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CDB study to explore online platform for music sales

Published:Friday | August 5, 2016 | 12:00 AMSteven Jackson

The Caribbean Development Bank (CDB) wants to know the feasibility of the private sector setting up a Caribbean music platform to sell online music in a bid to increase earnings to the sector.

Consequently, it will fund the bulk of the project to find the value of regional music and the efficacy of setting up a platform.

Currently, most popular music-streaming sites - led by Spotify and online pay sites, including Amazon - are not legally available to most nationals in the Caribbean. This, therefore, removes the region from the largest formal online music stores.

On Thursday, the board of the CDB approved a grant to support the digitalisation of Caribbean music.

"With the shift towards digital music distribution, many who work in the Caribbean music industry have been unable to achieve meaningful levels of success. We know that this investment has the potential to transform the regional music industry a transformation that could set many Caribbean nations on a path to sustainable economic growth and competitiveness," said Daniel Best, director of projects at the CDB.

The introduction of digital music platforms and products has made it difficult for Caribbean music stakeholders to recover royalties from music sales, said the CDB. Many remain constrained by high levels of piracy that have come with the digital age. In addition, infrastructure essential for success in digital music distribution including major regional record labels, music publishers, and distributors has been weak in the Caribbean, according to the release.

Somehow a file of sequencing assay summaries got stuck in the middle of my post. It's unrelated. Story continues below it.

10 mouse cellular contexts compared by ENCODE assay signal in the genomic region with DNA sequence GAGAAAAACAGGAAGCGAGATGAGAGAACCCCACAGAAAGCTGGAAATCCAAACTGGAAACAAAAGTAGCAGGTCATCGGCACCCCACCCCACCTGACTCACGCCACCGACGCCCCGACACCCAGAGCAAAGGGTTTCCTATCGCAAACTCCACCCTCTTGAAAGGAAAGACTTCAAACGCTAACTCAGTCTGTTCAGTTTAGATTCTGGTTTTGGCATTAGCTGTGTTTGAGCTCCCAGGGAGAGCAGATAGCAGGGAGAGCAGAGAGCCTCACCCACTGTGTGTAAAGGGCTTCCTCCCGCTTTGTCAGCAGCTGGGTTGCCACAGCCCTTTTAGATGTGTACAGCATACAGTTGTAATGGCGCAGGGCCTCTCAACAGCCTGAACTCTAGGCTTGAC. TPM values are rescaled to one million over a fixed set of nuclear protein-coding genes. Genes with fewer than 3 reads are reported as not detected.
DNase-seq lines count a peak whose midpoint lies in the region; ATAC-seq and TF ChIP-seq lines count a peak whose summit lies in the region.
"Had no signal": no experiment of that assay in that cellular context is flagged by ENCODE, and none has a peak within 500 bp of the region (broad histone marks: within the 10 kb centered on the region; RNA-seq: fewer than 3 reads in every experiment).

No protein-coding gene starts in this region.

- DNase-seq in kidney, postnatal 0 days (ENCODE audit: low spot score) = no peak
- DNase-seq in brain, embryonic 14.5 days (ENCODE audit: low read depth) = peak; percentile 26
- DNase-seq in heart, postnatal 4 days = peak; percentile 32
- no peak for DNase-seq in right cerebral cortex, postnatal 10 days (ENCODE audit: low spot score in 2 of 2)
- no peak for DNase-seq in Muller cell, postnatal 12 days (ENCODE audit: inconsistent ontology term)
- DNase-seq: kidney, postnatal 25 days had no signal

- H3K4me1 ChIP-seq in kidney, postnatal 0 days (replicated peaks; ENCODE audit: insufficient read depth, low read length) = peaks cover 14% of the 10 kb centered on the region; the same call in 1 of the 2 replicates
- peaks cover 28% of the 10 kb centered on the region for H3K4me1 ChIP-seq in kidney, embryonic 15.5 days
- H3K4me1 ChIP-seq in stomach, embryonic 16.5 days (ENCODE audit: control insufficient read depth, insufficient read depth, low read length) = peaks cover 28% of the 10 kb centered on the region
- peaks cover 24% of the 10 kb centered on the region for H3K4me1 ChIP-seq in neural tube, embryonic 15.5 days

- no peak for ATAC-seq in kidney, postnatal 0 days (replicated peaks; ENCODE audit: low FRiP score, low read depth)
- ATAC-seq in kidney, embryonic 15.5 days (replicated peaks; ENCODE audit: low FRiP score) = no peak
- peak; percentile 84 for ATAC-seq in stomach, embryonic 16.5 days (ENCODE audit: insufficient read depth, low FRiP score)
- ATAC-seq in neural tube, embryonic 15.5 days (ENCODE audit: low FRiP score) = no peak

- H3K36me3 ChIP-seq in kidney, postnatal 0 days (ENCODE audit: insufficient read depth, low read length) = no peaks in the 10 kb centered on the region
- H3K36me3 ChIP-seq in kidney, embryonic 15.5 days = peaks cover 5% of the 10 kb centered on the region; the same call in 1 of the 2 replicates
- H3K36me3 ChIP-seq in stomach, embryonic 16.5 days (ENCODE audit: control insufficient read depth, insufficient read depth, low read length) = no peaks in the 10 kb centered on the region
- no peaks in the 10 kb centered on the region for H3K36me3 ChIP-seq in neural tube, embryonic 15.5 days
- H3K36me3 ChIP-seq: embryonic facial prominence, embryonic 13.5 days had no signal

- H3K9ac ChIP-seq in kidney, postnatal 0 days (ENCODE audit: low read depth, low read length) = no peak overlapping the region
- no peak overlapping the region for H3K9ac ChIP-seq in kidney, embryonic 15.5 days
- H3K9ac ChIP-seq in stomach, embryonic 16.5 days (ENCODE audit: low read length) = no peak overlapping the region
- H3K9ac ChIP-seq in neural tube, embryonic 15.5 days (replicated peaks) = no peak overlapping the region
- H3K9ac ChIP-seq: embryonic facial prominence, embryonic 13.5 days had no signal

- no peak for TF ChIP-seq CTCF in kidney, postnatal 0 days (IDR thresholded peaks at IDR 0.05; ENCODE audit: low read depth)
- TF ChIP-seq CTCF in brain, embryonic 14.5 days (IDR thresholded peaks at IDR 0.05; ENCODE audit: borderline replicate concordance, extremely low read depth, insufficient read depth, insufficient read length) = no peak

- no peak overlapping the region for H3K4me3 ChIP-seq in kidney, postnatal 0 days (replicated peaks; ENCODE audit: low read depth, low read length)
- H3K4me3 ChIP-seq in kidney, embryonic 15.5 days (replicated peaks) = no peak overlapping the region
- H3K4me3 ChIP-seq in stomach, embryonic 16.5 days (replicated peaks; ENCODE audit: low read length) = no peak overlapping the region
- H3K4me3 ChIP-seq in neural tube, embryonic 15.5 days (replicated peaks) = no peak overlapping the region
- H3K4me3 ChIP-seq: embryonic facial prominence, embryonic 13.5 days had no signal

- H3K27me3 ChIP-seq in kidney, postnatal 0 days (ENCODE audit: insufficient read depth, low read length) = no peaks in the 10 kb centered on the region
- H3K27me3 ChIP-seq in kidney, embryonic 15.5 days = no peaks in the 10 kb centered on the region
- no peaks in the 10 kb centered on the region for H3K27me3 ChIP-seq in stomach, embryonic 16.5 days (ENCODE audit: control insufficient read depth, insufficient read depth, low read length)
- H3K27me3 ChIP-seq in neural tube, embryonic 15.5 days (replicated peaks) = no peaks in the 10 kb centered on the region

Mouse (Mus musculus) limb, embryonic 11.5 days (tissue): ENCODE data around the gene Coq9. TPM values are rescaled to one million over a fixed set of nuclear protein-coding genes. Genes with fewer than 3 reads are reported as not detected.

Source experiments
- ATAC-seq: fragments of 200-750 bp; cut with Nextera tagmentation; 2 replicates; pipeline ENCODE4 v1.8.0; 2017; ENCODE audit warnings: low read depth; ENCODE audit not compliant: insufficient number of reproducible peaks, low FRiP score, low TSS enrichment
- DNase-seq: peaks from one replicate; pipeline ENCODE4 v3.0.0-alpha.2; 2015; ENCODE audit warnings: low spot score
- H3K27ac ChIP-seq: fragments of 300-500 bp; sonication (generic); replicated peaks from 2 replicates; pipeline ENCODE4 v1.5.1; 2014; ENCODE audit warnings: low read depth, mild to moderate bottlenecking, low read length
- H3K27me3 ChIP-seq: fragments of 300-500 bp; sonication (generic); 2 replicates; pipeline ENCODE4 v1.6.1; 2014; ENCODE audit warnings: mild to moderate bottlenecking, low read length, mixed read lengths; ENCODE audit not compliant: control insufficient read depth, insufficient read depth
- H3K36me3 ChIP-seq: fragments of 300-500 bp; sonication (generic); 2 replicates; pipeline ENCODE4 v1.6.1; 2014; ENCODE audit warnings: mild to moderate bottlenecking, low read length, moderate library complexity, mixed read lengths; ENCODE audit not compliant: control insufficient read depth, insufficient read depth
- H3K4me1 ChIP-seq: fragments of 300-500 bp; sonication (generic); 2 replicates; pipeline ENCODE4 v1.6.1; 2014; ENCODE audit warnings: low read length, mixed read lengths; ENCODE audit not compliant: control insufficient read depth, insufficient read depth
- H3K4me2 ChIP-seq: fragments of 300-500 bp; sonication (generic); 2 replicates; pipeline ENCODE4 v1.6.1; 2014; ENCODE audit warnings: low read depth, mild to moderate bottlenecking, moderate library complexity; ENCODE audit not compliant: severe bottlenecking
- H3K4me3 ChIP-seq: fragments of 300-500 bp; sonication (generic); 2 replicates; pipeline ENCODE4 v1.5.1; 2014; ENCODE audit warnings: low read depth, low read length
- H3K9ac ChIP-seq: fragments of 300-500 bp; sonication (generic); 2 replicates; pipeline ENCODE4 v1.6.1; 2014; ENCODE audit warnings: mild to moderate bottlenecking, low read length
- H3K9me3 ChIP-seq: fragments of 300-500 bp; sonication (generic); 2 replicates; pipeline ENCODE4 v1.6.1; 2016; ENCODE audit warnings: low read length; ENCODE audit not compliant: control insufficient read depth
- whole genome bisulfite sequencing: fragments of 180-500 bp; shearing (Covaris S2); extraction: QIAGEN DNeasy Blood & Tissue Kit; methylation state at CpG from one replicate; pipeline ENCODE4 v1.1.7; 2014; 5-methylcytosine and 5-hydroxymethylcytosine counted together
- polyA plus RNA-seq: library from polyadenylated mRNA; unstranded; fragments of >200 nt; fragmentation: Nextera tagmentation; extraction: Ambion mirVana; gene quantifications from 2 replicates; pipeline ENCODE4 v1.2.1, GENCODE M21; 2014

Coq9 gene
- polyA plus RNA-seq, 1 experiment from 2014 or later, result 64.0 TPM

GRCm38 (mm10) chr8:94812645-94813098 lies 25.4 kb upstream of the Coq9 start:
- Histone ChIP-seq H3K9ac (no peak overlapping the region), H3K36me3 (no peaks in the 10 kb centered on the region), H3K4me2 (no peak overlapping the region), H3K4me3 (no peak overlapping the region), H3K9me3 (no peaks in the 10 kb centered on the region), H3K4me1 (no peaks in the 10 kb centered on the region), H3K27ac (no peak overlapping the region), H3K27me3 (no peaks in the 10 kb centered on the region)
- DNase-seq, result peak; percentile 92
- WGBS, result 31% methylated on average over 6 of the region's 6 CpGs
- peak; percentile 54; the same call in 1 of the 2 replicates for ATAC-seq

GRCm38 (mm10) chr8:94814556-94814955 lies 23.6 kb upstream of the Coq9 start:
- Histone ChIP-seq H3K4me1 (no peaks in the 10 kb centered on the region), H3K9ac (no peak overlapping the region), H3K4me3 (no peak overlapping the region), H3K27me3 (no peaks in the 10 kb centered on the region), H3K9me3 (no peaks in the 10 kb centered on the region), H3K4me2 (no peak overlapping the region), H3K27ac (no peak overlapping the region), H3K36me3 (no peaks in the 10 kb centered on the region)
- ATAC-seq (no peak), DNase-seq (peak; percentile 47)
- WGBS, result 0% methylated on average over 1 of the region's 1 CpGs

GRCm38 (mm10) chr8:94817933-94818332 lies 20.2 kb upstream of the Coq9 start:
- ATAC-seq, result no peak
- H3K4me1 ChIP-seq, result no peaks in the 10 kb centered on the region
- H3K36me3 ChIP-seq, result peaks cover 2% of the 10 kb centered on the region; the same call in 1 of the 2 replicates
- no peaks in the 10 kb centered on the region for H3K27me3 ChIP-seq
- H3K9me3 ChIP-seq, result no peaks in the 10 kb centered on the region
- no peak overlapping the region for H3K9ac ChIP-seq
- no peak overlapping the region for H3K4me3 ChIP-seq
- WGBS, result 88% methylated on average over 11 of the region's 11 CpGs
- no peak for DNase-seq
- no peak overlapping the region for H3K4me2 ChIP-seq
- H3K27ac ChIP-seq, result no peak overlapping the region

The grant will fund a feasibility study to determine the viability of establishing a regional distribution platform for the Caribbean music sector. The study will determine the actual and potential size of the regional music and digital music markets, and the position of the Caribbean, compared to global content providers. The study will also consider the legislative, infrastructural, and regulatory requirements for creating a digital music distribution platform.

Once the research has determined the commercial viability of creating such a platform, the grant will be used to host three subregional workshops for music industry stakeholders.

"These events will help participants understand the impact of digitalisation on the music industry. Such impacts include legal and regulatory issues, licensing and collection practices, business models, and the work of the collective management organisations," stated the release.

The CDB's funding for this project totals US$150,000; while the Association of Caribbean Copyright Societies (ACCS)

will contribute US$20,000; and the Barbados Investment Development Corporation, US$16,400.

These large music-streaming and pay sites avoid Jamaica due to the lack of trade agreements, according to journalist and lecturer Dr Dennis Howard in a Gleaner interview published in June.

His statement comes within the context of a continued slump in sales for reggae and dancehall music.

Queries regarding the CDB study to Evon Mullings, general manager at Jamaica Music Society, a collecting-rights society, were unanswered up to press time.